Thursday, July 25, 2013
► In today’s Seattle Times — Striking farmworkers say Sakuma threatened to evict them — About 100 striking migrant farmworkers at Sakuma Bros. Farms protested Wednesday after wage negotiations with the company broke down and the latest work stoppage entered a third day.
ALSO at The Stand — Farmworkers strike again, claim retaliation
► In today’s Seattle Times — SeaTac voters to decide on $15 minimum wage for airport workers — Nearly 4,300 of the city’s 27,000 residents live in poverty, and 17% of households are on food stamps — the third-highest percentage in King County. Now, a group backed by the SEIU wants to raise the minimum wage in SeaTac to $15 an hour, a move aimed at raising the incomes of thousands of baggage handlers, cabin cleaners and other workers in and around Sea-Tac Airport.
► From KING 5:
► In the PS Business Journal — Labor board accuses Providence St. Peter Hospital of unfair labor practices — The NLRB wrote Providence urging the hospital to revert back to its 2012 employee contract until a new agreement can be reached with SEIU HealthCare 1199NW, or the two sides reach impasse. If the hospital does not do that, the NLRB could file a complaint, which would send the issue on to an administrative judge.
► In The Columbian — Port of Vancouver unanimously approves oil terminal lease — Port of Vancouver commissioners on Tuesday unanimously approved leasing 42 acres for a controversial oil terminal, despite overwhelming public testimony against the plan by Tesoro Corp. and Savage Companies to build what would be the largest such facility in the Pacific Northwest.
► In today’s (Longview) Daily News — New poll shows 60% support for export of coal, other commodities — About 60 percent of registered Washington voters support development of export terminals for coal and other commodities on the Lower Columbia River and in Whatcom County in Northwest Washington, according to a new statewide Elway Poll.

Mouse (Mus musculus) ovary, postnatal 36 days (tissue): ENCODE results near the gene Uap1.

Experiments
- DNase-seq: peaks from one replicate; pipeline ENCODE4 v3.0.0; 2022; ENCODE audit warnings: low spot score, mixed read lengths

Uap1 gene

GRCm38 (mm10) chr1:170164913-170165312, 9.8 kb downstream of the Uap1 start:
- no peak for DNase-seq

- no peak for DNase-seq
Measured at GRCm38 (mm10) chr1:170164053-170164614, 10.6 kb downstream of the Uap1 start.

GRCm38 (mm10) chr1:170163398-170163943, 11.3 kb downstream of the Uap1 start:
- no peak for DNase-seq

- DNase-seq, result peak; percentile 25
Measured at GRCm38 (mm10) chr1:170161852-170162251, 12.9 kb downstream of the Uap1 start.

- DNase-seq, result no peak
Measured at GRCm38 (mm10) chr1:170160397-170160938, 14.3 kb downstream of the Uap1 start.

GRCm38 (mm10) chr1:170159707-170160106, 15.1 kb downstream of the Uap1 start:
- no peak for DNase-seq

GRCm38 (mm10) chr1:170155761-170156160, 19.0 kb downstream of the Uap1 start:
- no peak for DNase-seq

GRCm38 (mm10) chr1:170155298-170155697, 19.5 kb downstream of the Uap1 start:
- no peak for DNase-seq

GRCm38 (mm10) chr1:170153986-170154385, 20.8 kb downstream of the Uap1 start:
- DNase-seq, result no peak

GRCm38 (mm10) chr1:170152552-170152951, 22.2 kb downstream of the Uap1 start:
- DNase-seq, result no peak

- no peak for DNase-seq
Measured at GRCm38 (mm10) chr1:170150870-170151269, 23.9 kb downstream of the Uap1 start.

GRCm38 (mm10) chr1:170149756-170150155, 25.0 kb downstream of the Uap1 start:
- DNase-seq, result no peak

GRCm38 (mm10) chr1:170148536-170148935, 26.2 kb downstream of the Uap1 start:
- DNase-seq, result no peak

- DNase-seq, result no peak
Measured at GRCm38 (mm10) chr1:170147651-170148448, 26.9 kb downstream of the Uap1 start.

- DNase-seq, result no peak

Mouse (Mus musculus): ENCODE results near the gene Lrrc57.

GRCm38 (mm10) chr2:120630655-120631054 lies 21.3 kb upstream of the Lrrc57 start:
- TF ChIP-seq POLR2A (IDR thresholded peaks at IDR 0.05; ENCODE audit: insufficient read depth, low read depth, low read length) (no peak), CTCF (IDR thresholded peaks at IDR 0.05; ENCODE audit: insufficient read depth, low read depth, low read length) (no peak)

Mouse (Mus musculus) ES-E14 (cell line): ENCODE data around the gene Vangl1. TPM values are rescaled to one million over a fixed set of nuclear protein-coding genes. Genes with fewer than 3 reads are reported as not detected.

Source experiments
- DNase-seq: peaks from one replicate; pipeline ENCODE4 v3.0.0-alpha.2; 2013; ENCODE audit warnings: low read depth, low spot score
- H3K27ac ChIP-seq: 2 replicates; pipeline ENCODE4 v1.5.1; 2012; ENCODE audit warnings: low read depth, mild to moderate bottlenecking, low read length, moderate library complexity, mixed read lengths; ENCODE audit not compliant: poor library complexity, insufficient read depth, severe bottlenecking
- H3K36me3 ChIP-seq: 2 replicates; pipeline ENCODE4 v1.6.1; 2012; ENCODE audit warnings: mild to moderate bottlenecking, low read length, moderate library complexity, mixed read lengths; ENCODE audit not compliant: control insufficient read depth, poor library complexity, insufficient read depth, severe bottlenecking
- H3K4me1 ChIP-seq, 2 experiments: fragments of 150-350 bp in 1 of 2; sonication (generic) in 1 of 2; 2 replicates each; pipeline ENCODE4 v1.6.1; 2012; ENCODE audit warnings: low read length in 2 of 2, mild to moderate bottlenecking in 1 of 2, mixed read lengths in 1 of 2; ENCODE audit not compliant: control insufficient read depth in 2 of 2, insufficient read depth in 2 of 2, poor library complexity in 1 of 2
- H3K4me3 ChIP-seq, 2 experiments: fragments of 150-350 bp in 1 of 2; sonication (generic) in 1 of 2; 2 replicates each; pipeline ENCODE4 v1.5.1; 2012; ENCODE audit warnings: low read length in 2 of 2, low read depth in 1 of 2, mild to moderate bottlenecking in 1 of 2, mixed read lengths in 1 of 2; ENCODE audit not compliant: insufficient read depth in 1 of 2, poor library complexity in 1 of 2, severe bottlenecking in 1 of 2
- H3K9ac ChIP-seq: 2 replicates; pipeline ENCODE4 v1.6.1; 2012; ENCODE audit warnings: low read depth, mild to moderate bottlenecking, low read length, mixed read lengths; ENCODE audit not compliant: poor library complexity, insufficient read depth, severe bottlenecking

► In the Spokesman-Review — Boeing has soaring report — Shares of aerospace giant Boeing Co. briefly hit an all-time high Wednesday after the company posted a larger-than-expected 13% jump in second-quarter profit that was driven by higher deliveries of passenger jets. Boeing reported a profit of $1.09 billion in the quarter.
► In today’s Seattle Times — Boeing aims to ramp up jet output, not local jobs — Executives underscored Boeing’s unrelenting campaign to lower costs, which may come at the expense of local jobs. While production of the 787 and other jets is to boom here, employment apparently is not.
► In today’s (Everett) Herald — Boeing execs on 787 production, 777X and 787-9 progress — State and local leaders in Washington state have been paving the way to have the 777X’s composite wing built here in Everett. They’ll likely know whether their efforts are successful later this year or early next.
► In the Seattle Times — 787 fire investigation looks at pinched battery wiring — Investigators believe the July 12 fire on a 787 Dreamliner at Heathrow was likely caused by incorrect installation of a battery that pinched some wires and caused a short circuit.
► From KIRO Radio — ‘Right-to-Work’ may be key to keeping Boeing in Washington — As Boeing continues to expand its operations in South Carolina and fears the company is looking for an exit out of Puget Sound grow, the debate over making Washington a right-to-work state is gaining steam.
EDITOR’S NOTE — The only place this discussion is gaining steam is among a handful of journalists. This story is basically a rewrite of a story from the P.S. Business Journal. So is this story from The (Everett) Herald. Same story. Same people quoted. All of these hand-wringing cookie-cutter articles give freshman Sen. Michael Baumgartner (R-Spokane) a platform to talk about his bill to make Washington a “right-to-work” state. No mention that his bill had zero co-sponsors. No mention that a handful of ideological right-wingers introduce a “right-to-work” bill every session and nobody notices or cares because it has so little support it doesn’t even merit a hearing. The only thing “gaining steam” here is sloppy, lazy journalism.